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View Full Version : Recent invention: Magnetic gears that work



Evan
05-25-2008, 10:09 AM
I feel a new project coming on. I stumbled on this while looking for drive coupling options for my electric bicycle. Time to order a handfull of high power magnets and do some experimenting. The power handling capacity is impressive and the construction isn't complicated. According to the info the power density possible is 70Knm per m^3. To translate that to more familiar units it can handle up to around 50,000 foot pounds of torque per cubic yard of machine. Break this down to a reasonable size and you have a magnetic planetary gearbox with two non contact moving parts and no wear at all that can transmit 50 ft lbs of torque in a device the size of a 1 quart (or 1 liter) can. It's totally scalable and a unit the size of a car transmission can easily handle 500 ft lbs torque. [edit] I forgot to mention that best of all is that if you overload it absolutely nothing bad happens.

http://vts.bc.ca/pics3/maggears.gif

Lots of interesting ideas in this pdf including the above.

http://www.prizz.fi/sivu.aspx?taso=3&id=290

Analysis here:

http://www.infolytica.com/en/coolstuff/ex0106/

A.K. Boomer
05-25-2008, 10:22 AM
That is ingeniuos, its about the coolest thing iv seen in along time --- if I catch it correctly they are simply using magnetic effects in a planetary structure to come up with different "gear" ratios?
The possibilities are endless --- and what about in an AC application with 3 phase?

So many times you see something and have that "why didnt I think of that" remark hit you on the forehead.

dp
05-25-2008, 10:30 AM
One nice thing about machining magnets - no swarf or dust flying around the shop :)

The animation is interesting. Lots of field rotations so it looks like it could get warm even when doing no real work. It also looks like it should have a lot of vibration from magnetic attraction to the stationary ring. I wonder too about the effects of the load driving the driver in deacceleration.

One of the links is from 2001 - what's happened since?

Evan
05-25-2008, 10:32 AM
Unfortunately many of the papers on this are behind a cash register. It's really a sorry state of affairs now. I wonder if any of the authors actually make any money?

Lew Hartswick
05-25-2008, 10:43 AM
We have had magnetic coupling through the wall of vacuum chambers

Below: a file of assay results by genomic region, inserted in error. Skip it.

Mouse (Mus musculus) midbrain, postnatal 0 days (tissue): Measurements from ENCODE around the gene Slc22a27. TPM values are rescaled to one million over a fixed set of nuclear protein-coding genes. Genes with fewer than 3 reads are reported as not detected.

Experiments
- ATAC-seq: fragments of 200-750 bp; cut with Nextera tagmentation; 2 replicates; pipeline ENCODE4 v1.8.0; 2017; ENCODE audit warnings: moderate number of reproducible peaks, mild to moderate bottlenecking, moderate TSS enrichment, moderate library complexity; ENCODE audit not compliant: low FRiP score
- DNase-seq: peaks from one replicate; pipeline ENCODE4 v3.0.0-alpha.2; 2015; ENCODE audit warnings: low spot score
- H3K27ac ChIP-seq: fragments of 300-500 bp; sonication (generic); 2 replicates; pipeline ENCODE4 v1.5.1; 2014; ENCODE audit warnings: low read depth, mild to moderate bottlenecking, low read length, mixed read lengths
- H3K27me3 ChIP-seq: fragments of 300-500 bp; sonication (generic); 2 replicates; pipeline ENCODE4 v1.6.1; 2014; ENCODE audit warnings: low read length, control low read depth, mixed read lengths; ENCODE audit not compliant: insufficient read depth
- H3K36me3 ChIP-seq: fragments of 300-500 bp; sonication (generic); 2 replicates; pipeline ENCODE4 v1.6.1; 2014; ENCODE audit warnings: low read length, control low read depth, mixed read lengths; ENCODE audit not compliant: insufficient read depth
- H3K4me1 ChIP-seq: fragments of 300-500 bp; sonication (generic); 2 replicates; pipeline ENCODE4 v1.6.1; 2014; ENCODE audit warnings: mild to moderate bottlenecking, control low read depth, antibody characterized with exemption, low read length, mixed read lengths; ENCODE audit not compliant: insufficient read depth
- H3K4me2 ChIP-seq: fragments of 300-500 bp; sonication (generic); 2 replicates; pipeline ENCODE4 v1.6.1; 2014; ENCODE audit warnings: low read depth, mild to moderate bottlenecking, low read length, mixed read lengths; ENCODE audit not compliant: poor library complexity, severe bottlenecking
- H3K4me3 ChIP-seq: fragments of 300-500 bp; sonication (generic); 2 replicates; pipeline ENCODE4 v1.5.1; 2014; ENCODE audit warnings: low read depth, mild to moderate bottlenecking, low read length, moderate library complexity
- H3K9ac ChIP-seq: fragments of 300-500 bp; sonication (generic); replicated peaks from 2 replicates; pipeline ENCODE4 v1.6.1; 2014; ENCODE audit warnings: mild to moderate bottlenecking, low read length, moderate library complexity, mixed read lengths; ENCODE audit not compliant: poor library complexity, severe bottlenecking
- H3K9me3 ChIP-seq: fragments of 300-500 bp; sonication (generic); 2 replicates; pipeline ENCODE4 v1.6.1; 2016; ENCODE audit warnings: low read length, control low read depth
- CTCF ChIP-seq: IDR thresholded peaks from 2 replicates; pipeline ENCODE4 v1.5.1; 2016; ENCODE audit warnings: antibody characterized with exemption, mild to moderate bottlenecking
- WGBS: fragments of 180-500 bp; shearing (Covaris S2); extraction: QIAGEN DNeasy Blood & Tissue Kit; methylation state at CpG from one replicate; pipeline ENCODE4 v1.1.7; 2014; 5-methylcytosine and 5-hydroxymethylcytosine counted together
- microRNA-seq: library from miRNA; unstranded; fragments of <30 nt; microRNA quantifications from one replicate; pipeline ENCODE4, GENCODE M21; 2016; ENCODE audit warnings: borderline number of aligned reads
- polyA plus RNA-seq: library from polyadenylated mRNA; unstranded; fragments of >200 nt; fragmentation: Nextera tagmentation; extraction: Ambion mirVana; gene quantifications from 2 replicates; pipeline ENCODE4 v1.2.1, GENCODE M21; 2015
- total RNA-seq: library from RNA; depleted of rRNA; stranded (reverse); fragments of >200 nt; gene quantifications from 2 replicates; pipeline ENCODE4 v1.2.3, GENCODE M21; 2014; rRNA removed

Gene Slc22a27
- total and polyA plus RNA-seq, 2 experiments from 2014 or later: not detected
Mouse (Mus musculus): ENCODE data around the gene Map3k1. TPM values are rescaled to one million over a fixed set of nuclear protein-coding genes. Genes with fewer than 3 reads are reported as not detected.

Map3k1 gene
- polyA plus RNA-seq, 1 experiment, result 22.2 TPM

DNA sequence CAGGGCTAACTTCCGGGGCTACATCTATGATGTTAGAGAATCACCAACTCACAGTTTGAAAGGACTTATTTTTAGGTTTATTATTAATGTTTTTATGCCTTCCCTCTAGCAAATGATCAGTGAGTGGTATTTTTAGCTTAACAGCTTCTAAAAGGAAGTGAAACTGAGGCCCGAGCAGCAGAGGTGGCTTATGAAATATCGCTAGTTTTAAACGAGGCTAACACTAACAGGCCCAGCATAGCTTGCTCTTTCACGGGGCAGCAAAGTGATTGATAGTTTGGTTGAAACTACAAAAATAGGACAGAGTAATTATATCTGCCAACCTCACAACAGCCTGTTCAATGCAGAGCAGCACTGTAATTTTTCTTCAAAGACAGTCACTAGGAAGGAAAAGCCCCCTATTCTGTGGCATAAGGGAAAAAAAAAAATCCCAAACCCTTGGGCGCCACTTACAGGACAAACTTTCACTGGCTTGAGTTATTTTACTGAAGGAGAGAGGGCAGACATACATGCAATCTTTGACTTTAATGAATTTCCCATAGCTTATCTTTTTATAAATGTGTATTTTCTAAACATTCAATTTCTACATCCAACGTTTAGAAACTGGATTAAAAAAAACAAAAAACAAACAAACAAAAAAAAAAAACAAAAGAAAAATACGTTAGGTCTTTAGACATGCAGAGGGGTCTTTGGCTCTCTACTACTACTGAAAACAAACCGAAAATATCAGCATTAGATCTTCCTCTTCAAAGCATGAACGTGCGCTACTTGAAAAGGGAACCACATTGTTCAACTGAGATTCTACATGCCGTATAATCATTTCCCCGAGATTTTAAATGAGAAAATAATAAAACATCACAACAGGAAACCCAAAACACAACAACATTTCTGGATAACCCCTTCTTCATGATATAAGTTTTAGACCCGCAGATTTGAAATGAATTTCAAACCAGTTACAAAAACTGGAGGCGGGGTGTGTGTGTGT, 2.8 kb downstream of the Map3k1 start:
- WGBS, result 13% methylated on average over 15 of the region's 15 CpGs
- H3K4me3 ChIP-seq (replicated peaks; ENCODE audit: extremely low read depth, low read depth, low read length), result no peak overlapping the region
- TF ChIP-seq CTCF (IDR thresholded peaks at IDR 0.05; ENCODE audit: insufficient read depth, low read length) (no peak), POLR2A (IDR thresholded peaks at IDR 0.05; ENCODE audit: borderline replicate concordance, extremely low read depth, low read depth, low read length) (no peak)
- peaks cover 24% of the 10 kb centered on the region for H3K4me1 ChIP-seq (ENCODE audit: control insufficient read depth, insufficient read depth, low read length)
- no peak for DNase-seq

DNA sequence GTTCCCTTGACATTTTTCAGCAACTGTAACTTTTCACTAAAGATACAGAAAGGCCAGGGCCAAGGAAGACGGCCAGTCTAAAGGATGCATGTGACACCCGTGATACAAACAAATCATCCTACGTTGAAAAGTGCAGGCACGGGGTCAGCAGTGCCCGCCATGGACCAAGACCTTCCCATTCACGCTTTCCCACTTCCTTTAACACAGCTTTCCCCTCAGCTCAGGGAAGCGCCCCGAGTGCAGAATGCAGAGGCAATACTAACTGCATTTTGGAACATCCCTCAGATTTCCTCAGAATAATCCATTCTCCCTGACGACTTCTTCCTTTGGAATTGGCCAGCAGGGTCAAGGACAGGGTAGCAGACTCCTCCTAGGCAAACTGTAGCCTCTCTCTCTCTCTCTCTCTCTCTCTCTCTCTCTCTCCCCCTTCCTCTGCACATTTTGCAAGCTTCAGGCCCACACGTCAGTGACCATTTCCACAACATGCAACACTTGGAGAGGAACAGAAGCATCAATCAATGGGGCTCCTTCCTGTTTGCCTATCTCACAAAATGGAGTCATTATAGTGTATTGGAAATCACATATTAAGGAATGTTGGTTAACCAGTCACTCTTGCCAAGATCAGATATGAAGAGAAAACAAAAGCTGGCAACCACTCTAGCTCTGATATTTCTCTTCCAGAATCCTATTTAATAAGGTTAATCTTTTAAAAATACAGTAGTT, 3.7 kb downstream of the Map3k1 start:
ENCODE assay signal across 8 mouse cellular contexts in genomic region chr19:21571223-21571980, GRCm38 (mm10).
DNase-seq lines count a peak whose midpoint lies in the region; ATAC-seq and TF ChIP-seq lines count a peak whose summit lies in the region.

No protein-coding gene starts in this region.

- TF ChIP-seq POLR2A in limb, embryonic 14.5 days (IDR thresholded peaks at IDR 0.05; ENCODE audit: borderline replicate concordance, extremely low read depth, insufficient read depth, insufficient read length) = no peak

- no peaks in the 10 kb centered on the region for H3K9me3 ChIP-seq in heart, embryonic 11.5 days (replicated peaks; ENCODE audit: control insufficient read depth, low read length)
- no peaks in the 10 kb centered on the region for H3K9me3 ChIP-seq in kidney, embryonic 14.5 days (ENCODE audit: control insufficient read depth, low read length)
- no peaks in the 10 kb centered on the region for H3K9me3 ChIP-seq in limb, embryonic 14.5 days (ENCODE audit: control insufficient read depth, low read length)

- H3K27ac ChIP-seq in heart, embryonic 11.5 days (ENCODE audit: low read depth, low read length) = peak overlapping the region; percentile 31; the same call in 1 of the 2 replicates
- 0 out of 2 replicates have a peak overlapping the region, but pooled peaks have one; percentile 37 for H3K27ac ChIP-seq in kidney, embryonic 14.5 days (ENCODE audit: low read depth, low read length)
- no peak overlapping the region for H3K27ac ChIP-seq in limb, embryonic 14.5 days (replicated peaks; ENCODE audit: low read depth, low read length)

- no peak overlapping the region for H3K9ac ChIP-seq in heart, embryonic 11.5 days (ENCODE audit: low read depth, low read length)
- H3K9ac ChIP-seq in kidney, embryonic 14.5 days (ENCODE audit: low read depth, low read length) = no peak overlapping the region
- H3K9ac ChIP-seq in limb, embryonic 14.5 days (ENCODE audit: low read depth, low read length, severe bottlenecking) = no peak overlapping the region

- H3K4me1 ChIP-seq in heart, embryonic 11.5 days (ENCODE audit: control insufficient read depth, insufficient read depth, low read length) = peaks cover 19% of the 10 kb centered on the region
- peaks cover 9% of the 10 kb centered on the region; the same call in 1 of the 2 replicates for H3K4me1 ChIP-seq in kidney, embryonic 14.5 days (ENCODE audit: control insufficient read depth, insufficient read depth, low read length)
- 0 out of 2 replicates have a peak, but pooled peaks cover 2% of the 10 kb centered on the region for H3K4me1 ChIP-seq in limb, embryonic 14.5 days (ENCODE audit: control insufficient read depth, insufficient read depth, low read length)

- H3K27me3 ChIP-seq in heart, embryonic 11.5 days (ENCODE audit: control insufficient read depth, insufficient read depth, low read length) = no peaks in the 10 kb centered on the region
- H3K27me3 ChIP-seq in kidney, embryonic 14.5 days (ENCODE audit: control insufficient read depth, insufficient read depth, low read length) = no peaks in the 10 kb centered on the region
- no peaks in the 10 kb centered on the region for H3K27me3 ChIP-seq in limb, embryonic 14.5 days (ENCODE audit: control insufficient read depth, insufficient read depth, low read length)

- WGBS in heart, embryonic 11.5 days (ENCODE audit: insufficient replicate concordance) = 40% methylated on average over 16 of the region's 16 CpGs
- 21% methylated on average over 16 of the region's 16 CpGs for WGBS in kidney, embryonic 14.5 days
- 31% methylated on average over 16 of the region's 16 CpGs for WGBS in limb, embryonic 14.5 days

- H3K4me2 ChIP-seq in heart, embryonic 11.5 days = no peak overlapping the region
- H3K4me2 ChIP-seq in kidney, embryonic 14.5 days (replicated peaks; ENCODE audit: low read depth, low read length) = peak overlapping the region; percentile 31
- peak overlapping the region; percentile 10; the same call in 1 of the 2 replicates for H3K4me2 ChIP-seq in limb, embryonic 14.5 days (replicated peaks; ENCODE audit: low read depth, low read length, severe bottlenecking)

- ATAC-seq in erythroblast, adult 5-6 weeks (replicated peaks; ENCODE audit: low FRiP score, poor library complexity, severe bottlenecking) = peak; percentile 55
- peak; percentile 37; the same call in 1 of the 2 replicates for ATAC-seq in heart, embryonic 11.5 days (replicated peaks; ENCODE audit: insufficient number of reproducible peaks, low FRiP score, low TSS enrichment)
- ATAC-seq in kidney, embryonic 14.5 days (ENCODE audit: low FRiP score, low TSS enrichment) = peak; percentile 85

for a lot of years. It's a wonder someone hasent though of this before.
A very slick gear reduction. At least one of the shafts must be
cantilevered to alow for the non rotating member so bearings will
have be hefty on it. It'll be intresting to see how long it takes to
show up in a device. I remember it took a long time for winglets to
show up on aircraft after they were "discovered". :-)
...lew...

dp
05-25-2008, 10:56 AM
The illustrations show a concentric ring configuration but there's no reason I can see why they can't be axial. And with a bit of cleverness you could create a multi-speed transmission by sliding magnetic collars between stator rings.

Evan
05-25-2008, 12:33 PM
It's already in a device. It's being used in mud turbine powered reduction units for down hole drill bit and pump drives. It's an ideal application because it's simple to make a coaxial opening in the device for the slurry to flow and it is automatically torque limiting so you don't snap something when you hit a small asteroid inclusion.

Nothing needs to be cantilevered. Both ends of everything can be supported either on the inside or the outside at either end. There is no reason you can't have rolling element bearings in concentric rings. Also, input and output can be at the same end.

Dennis, axial is a working configuration as is linear.

Forrest Addy
05-25-2008, 12:44 PM
Hm. I can see ratio changing as simple as electro magnet "sun gears"

OTH I foresee resonance problems and compliance problems in drives required to be tortionally stiff. Then again a soft-acting utterly shock resistant drive has many advantages.

Weston Bye
05-25-2008, 01:00 PM
I wonder what the efficiency is. Heat will be generated in the form of eddy currents in the pole pieces as dp pointed out. Heat could be the limiting factor, cooking the magnets.

Neodymium magnets give the highest energy, but Samarium Cobalt, somewhat more costly, have a higher Curie temperature and will operate at higher temperatures without suffering reversable and non-reversable losses in magnetism. Maybe a reasonably sealed gearbox with circulating coolant?

Evan
05-25-2008, 01:10 PM
I don't recall seeing efficiency numbers but it is hard to beat a well contructed regular gearbox. They have efficiencies in the mid 90s.

Fasttrack
05-25-2008, 09:42 PM
I actually stumbled across these during my eigth grade science fair project. I believe they were more or less in their infancy at that point.